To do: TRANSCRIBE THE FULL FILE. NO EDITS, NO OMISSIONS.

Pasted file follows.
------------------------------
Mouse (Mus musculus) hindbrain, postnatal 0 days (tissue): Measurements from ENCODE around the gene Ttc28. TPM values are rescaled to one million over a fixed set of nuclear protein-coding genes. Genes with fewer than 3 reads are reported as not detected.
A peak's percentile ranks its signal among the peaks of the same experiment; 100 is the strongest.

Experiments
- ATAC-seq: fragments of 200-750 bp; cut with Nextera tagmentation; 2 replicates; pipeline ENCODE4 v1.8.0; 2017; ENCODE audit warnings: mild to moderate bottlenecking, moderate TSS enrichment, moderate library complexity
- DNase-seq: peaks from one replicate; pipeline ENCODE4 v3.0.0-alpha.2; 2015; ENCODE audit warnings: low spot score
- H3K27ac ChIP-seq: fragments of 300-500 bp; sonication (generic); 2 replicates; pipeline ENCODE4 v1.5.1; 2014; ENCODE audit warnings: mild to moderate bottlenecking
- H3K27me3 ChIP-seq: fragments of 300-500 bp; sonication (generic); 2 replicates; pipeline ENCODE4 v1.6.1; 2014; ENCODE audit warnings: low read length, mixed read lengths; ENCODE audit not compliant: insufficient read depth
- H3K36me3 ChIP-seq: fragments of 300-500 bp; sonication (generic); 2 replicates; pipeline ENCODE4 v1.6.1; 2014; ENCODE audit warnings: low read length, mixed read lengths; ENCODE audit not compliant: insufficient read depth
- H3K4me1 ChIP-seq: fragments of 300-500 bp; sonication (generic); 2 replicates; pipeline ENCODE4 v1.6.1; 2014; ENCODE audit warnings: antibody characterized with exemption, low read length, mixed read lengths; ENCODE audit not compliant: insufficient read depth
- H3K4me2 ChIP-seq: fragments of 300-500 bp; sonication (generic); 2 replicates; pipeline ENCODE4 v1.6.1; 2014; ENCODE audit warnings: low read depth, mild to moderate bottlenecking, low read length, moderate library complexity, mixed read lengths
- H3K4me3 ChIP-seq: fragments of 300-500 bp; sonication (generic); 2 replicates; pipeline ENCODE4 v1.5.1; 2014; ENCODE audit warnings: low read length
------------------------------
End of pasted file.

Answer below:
Mouse (Mus musculus) hindbrain, postnatal 0 days (tissue): Measurements from ENCODE around the gene Ttc28. TPM values are rescaled to one million over a fixed set of nuclear protein-coding genes. Genes with fewer than 3 reads are reported as not detected.
A peak's percentile ranks its signal among the peaks of the same experiment; 100 is the strongest.

Experiments
- ATAC-seq: fragments of 200-750 bp; cut with Nextera tagmentation; 2 replicates; pipeline ENCODE4 v1.8.0; 2017; ENCODE audit warnings: mild to moderate bottlenecking, moderate TSS enrichment, moderate library complexity
- DNase-seq: peaks from one replicate; pipeline ENCODE4 v3.0.0-alpha.2; 2015; ENCODE audit warnings: low spot score
- H3K27ac ChIP-seq: fragments of 300-500 bp; sonication (generic); 2 replicates; pipeline ENCODE4 v1.5.1; 2014; ENCODE audit warnings: mild to moderate bottlenecking
- H3K27me3 ChIP-seq: fragments of 300-500 bp; sonication (generic); 2 replicates; pipeline ENCODE4 v1.6.1; 2014; ENCODE audit warnings: low read length, mixed read lengths; ENCODE audit not compliant: insufficient read depth
- H3K36me3 ChIP-seq: fragments of 300-500 bp; sonication (generic); 2 replicates; pipeline ENCODE4 v1.6.1; 2014; ENCODE audit warnings: low read length, mixed read lengths; ENCODE audit not compliant: insufficient read depth
- H3K4me1 ChIP-seq: fragments of 300-500 bp; sonication (generic); 2 replicates; pipeline ENCODE4 v1.6.1; 2014; ENCODE audit warnings: antibody characterized with exemption, low read length, mixed read lengths; ENCODE audit not compliant: insufficient read depth
- H3K4me2 ChIP-seq: fragments of 300-500 bp; sonication (generic); 2 replicates; pipeline ENCODE4 v1.6.1; 2014; ENCODE audit warnings: low read depth, mild to moderate bottlenecking, low read length, moderate library complexity, mixed read lengths
- H3K4me3 ChIP-seq: fragments of 300-500 bp; sonication (generic); 2 replicates; pipeline ENCODE4 v1.5.1; 2014; ENCODE audit warnings: low read length